It is. Deep in the heart of the country, a prize-winning herd of red Sussex cattle are treated to a non-stop concert of Hunniford, Wogan et al, wired high beyond hoof-reach in their shed, as they ruminate their lives away. The theory is that this is the perfect station to prepare them for the bustle of the show-ground, the jostle of the market. As a result, they produce meat of unparalleled quality, and never a trace of madness. Frances Line, Radio 2's Controller, might be surprised to learn of her significant contribution to British beef sales. I hope she is pleased.
Last night, the lucky cows cavorted to Salad Days, the second of Radio 2's new series of musicals. Janie Dee's lovely young voice floated over a collection of vintage radio chortlers, like Leslie Phillips and Willie Rushton. For the Wests, it was a family outing: Timothy was the father of the fictional Timothy, Prunella Scales his Aunt Prue, and their son Sam Timothy's Uncle Clam's side-kick Fosdyke. Sorry, is this a bit muddling? Salad Days is like that. The plot is unashamedly nepotistic and dotty, the dialogue breathless and excitable, the music utterly irresistible. Last night's production exuded an intensity of precious, evanescent innocence that seemed to come from further away than Bristol Old Vic, 40 years ago.
Julian Slade was only 24 when he wrote the music for the end-of-term show that was to run for six years in the West End. The new young Queen went to see it and loved it. The song she liked best was the title of a fascinating feature introducing the broadcast, We Said We Wouldn't Look Back (R2): 'What a marvellous maxim,' said Her Majesty, wistfully. Slade's Cambridge friends flocked to it and surrounded him afterwards, gasping 'Oh] Oh Jules] Oh my dear] Oh those tunes] Oh my goodness] Oh]' Harold Hobson hailed it with Wordsworth's line about it having been bliss in that dawn to be alive, and you couldn't help agreeing. A couple called Mr and Mrs Nelder saw it 150 times: by the end, if things were getting ragged, the cast took its timing from the Nelders in the front row. It was an evening of distilled nostalgia: to be young was very heaven.
Salad Days cropped up again this week, as an answer to a question in The Heritage Quiz (R4). Like Peter Hobday with the slightly cumbrous Wordly Wise (R4), Sue MacGregor has slipped out of the Today studios to do a little moonlighting as host. The Heritage Quiz was a gentle affair, mildly instructive and frightfully British. Happily, there were no professional celebrities parading monstrous egos, nor were there flashy experts showing off arcane knowledge. The panellists probably knew about as many of the answers as did the Radio 4 audience - which just might be the elusive key to success in such games. We have all trooped round our fair share of National Trust properties and can identify the odd London statue. A Gilbert and Sullivan question provoked as much support for Jeremy Sams, who praised the Savoy operas, as for Christopher Cook, who did not. He quoted a great-aunt of his, a fearsome lady modelled on Queen Mary, right down - or up - to the undivided, unyielding bosom. G & S, she opined loftily, were for people who could not afford the opera.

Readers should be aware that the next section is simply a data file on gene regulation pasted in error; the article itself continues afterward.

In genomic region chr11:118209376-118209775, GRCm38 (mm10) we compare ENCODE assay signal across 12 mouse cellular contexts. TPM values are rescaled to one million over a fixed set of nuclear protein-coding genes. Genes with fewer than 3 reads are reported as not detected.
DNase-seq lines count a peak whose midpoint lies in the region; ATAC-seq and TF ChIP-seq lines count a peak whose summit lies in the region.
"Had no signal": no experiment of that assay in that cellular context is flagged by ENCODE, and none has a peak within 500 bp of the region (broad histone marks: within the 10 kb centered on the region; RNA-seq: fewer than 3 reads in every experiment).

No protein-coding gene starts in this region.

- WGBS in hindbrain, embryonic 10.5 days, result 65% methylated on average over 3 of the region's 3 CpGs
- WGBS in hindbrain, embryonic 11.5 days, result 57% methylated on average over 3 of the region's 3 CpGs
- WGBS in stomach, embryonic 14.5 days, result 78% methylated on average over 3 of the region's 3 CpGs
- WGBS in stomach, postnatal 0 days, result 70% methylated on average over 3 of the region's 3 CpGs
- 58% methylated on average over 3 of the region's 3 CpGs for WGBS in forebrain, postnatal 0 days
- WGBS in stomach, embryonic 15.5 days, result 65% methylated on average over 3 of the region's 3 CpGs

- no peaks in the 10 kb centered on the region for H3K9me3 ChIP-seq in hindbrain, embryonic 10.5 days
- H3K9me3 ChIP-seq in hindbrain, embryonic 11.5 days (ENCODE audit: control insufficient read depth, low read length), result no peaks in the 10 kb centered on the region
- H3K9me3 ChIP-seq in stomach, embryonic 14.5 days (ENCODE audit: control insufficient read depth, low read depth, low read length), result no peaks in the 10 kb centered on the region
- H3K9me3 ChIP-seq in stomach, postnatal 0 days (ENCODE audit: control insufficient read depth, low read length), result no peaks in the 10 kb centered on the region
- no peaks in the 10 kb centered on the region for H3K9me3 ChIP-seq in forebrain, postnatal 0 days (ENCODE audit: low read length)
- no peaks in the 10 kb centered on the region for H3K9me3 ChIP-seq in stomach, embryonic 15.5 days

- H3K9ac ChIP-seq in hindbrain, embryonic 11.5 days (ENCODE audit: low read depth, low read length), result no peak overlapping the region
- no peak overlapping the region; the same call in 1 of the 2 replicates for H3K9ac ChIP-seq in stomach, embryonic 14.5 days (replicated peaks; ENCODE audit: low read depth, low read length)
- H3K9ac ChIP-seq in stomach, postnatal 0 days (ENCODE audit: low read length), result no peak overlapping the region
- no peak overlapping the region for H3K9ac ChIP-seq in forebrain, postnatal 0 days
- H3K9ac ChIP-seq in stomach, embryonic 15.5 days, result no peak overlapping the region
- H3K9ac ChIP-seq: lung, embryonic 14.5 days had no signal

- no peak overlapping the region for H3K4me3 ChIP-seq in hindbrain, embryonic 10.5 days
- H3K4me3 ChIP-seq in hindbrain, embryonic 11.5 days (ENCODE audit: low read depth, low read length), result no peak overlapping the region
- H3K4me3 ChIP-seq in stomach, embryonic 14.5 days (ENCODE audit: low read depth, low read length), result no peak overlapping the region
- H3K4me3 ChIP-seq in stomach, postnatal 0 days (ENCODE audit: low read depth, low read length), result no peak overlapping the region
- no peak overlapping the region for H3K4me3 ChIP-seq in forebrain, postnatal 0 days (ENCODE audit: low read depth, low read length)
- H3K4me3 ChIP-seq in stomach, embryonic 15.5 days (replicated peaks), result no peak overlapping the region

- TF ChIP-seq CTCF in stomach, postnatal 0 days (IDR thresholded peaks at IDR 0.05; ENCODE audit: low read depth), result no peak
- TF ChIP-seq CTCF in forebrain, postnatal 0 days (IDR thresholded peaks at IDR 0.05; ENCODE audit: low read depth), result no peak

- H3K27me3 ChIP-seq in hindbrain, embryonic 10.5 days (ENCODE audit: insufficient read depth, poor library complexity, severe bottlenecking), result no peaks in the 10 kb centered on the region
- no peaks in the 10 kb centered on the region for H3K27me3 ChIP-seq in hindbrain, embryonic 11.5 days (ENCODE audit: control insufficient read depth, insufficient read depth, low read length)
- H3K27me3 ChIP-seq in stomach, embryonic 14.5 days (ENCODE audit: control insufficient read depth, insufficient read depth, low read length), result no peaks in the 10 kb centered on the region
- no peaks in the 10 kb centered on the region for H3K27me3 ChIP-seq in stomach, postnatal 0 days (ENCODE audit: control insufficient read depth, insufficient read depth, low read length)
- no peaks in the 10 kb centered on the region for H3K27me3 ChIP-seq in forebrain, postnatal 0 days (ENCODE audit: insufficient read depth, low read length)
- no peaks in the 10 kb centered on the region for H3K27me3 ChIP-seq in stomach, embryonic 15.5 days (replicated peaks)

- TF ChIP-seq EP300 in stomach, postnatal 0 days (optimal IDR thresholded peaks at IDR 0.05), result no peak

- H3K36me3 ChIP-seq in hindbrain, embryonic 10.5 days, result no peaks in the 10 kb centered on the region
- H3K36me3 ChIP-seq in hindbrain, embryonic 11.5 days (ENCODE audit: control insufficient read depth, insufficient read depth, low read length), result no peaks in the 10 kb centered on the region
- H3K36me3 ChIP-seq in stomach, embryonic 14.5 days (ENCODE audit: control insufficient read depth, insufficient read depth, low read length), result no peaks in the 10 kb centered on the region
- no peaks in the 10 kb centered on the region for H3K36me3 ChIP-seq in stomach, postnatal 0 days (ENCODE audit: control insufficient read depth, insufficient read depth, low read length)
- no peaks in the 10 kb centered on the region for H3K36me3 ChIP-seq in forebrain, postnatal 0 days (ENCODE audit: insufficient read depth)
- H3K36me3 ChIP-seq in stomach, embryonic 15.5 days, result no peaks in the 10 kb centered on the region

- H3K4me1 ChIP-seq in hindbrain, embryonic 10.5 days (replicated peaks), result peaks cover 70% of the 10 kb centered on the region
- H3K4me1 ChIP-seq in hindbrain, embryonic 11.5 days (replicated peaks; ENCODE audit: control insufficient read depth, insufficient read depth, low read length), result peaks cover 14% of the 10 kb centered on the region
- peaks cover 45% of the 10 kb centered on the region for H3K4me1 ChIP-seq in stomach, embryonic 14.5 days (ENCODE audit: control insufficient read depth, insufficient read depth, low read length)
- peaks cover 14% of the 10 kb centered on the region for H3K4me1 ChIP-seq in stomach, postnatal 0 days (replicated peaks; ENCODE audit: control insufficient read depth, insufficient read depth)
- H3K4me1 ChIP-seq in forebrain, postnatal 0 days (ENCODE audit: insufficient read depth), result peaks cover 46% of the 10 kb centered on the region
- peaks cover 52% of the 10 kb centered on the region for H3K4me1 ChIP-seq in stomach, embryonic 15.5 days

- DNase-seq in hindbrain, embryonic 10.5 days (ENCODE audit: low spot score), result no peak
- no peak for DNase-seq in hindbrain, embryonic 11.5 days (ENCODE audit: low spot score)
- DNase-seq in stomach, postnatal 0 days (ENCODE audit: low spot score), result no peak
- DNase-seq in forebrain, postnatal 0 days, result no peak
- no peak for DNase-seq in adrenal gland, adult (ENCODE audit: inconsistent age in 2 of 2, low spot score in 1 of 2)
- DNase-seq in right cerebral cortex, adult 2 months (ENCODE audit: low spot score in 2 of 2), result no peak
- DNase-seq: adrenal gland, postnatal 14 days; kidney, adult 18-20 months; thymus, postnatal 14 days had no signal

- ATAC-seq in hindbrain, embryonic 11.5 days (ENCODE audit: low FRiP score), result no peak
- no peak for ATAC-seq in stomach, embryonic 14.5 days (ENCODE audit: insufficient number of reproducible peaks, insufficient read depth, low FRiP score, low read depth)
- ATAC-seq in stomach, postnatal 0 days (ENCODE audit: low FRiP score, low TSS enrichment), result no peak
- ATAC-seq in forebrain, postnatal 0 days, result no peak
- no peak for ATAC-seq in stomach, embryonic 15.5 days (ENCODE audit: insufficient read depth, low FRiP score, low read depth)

According to P G Wodehouse, in Turkey aunts like that are put into sacks and dropped in the Bosphorus. This useful idea was slipped into Edward Blishen's First Person Singular (R4), half an hour of reminiscence about aunts and uncles, real and fictional. I suspect the whole thing was an excuse for Blishen to read some touching letters from his Great-Uncle Harry, killed at Sebastopol, but I'm not complaining. Although no programme about aunts feels complete without Saki's formidable battery of them, it was fun to hear some of Harry Graham's Ruthless Rhymes punctuating the Blishen memoirs, especially my favourite: 'Aunty, did you feel no pain, falling from that willow tree? Could you do it, please, again? - 'cos my friend here didn't see.'
Altogether more painful was Brian McCabe's intense, anguished play in the excellent Studio 3 series. What is Life to Me Without Thee? (R3) was about a young cellist, heartbroken that his violinist girlfriend has left him. She comes back to persuade him to perform that piece of Gluck in a concert, but he refuses - you can easily see why. He has been trying to compose, but his head is full of noises. The play reached a kind of quietus with them sight-reading a lovely duet, which he had been unable to finish writing (composed for the play by Ron Shaw). They stop, and 'Why not end it there?' she says, gently. 'Most things don't end with a grand climactic finale. They just peter out.' So they do . . . so they do . . .Reuse content